This particular incident really supports the theory that once you go black, you never go back. First there was Martin, then there was Will Smith. Each year my elementary school used to put on a performance called The Multicultural Show, the show consisted of 12 dances from all parts of the world. Being the shy and meek child I was, naturally I made sure I was in every single number… Front and center. From Irish river dancing to the Russian Polka, I felt like I was Jodie Sawyer from “Center Stage”. The finale performance was a dance to Michael Jackson’s “Black or White”. Picture this, twenty 4th graders doing the running man to drive home the message of racial equality… In elementary school. On the last leg of performance week I had a brilliant idea. Since we had been doing the same show for 3 whole days (the life of a performer), I felt we should spice things up for the final parent performance that Friday night. I asked my teacher if I could perform an additional finale number to more contemporary music. My teacher Mrs.Howard clearly appreciated my rhythym and extensive rehearsal time because she agreed to let me close the show. For the next few days, I locked myself in my room choreographing for my big moment. I refused to let anyone in my family see what I was up to since I wanted it to be a surprise.
My parents, both sets of grandparents, aunts and uncles all walked into the multi purpose room to-go cups in hand. A really convenient thing about my family is that I can always find them in a crowd. One because there are always so many of them (we travel in herds), two they are all so fucking loud and three you can always find the sea of red cups (classy). I couldn’t believe what a great turn out we had. After our showstopping “Black and White” dance it was finally my big moment. I handed over my CD while I waited on the side of the stage to be introduced (diva). My teacher thanked everybody for coming and announced my solo performance… Everyone clapped, the lights dimmed and I took the stage. I faced my back to the audience, popped my leg, put my hands on my hips and gestured for the tech guy to press play.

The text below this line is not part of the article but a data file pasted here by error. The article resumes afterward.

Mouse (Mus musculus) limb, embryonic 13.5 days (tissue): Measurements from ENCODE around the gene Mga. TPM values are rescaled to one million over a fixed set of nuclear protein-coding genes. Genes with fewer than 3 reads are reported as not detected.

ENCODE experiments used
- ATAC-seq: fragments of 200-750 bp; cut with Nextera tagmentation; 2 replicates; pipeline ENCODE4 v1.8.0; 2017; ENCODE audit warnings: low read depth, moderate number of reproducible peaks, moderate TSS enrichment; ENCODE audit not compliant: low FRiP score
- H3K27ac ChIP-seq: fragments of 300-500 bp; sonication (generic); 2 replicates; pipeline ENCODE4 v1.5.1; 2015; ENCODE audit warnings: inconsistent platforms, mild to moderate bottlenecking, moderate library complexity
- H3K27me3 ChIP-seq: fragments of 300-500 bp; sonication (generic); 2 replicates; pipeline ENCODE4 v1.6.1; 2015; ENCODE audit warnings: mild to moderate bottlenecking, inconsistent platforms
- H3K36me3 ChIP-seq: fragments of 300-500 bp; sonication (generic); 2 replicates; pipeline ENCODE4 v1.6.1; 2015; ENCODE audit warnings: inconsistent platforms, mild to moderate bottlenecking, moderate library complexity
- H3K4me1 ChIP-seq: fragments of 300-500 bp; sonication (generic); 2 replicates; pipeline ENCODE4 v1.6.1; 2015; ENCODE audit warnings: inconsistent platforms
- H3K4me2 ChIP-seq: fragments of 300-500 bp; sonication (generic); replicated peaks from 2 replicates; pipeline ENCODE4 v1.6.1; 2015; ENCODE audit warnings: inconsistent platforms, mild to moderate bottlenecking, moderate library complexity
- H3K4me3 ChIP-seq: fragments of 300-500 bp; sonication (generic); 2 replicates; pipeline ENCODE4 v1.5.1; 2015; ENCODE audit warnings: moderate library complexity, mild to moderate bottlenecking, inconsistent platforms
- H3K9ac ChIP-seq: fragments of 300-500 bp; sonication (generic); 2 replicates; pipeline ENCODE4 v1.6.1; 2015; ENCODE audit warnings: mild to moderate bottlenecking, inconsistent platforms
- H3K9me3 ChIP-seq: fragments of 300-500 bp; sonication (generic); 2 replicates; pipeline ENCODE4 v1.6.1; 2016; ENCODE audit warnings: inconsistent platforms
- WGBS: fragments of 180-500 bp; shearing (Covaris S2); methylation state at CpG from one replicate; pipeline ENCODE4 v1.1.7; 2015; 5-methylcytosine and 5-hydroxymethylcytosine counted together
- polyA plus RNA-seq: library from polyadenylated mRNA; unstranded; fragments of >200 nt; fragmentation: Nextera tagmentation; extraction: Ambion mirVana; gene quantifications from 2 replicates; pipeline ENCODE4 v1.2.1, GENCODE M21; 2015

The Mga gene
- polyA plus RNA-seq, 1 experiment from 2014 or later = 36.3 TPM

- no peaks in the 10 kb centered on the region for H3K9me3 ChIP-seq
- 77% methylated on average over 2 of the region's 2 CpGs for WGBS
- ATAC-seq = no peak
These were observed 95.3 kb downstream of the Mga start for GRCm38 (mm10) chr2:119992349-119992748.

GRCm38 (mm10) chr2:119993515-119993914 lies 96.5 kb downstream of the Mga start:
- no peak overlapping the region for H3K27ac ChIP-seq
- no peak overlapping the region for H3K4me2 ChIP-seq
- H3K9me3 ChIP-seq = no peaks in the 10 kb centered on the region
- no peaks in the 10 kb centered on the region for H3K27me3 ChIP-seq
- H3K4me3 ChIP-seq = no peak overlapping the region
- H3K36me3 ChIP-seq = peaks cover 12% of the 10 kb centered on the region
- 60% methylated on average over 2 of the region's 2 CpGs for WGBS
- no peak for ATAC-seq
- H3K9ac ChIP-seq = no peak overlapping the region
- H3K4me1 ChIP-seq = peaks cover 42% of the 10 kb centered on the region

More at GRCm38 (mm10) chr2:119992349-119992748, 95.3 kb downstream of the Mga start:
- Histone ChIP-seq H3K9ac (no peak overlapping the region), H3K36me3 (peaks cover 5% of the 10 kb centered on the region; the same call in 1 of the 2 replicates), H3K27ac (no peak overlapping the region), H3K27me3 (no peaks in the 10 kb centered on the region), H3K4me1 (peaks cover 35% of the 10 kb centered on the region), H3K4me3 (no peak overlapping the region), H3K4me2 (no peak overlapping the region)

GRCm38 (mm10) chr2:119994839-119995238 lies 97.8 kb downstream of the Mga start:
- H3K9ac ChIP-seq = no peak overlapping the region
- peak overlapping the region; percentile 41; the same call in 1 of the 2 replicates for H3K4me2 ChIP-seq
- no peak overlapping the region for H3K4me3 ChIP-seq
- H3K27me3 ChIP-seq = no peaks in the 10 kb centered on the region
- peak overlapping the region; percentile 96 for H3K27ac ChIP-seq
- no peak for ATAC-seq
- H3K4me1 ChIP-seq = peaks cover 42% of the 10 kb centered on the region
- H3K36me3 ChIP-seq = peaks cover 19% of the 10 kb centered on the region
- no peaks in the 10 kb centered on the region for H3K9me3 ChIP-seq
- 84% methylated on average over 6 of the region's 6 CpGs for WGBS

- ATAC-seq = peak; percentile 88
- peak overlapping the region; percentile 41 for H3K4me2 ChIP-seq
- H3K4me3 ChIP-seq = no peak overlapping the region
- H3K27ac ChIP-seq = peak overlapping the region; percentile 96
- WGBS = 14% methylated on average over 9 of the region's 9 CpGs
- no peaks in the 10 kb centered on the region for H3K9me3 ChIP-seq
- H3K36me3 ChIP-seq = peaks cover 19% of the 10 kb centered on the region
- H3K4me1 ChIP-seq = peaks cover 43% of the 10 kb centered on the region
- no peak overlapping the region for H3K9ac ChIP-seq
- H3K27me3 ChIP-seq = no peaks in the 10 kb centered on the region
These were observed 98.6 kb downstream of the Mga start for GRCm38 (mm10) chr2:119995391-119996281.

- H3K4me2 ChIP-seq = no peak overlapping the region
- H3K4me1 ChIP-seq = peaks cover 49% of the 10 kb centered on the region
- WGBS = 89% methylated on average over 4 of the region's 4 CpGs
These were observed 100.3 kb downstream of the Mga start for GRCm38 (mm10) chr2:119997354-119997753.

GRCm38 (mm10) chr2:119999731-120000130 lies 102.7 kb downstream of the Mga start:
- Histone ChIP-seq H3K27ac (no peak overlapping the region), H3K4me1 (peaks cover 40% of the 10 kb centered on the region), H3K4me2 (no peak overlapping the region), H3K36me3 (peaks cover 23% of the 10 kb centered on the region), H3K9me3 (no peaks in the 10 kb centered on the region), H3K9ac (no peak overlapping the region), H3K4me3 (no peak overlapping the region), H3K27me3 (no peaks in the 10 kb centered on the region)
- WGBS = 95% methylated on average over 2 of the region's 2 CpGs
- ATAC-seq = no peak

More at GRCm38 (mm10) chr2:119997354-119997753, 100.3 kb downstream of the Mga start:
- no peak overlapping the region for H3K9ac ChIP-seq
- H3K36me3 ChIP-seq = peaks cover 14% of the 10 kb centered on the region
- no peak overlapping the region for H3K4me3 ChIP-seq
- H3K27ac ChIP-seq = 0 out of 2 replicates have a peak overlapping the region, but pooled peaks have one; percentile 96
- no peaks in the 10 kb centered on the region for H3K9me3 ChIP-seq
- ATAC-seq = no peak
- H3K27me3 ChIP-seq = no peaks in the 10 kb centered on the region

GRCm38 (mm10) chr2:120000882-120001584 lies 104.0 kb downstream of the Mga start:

Between the shimmying, break dancing and gyrating I was really workin my shit. I would say audience approval was at about 50% mid-performance. But because I am a slave to the dance, I let them hater’s be my motivaters. Sure, I could see people starting to leave but I didnt give a flying fuck. I was on top of the world. My parents were standing, dancing, cheering me on. My dad brought out his water bottle of tequila and started refilling the red cups. It was awesome. Even my old ass teacher was standing up and clapping Big Willie Style. Between the bright lights, audience participation and serious dance exertion I was starting to schvitz. In my last count of 8, I planned on ending my number with a jump where I landed legs crossed, did a spin and popped a peace sign at the crowd. As I approached my final move I decided to improvise. Mid spin I took my rhinestoned tank-top off to expose my cute Roxy bikini top (all the kids had to wear bathing suits so we could change quickly backstage – low budge) I whipped my shirt over my head helicopter style, threw it into the crowd and hit my peace sign mark.
My teacher was no longer clapping, my parents mortified and the PTA moms were already organizing a petition to have me home-schooled. Luckily, my haute mess Grandma thought it was sensational. As far as she was concerned, I was a shoe-in for Juliard. She was clapping and screaming while crickets chirped and my teacher hurried me off stage. My family congratulated me, giving me flowers and telling me how proud they were of me. I was blissfully unaware of the mortifying parent-teacher conference on the horizon. My mother advised me it would be best not to make any more impromptu costume changes during school performances.
Haute Mess Lesson: Na na na na na-nana, Na na na na na-nana. Gettin jiggy wit it.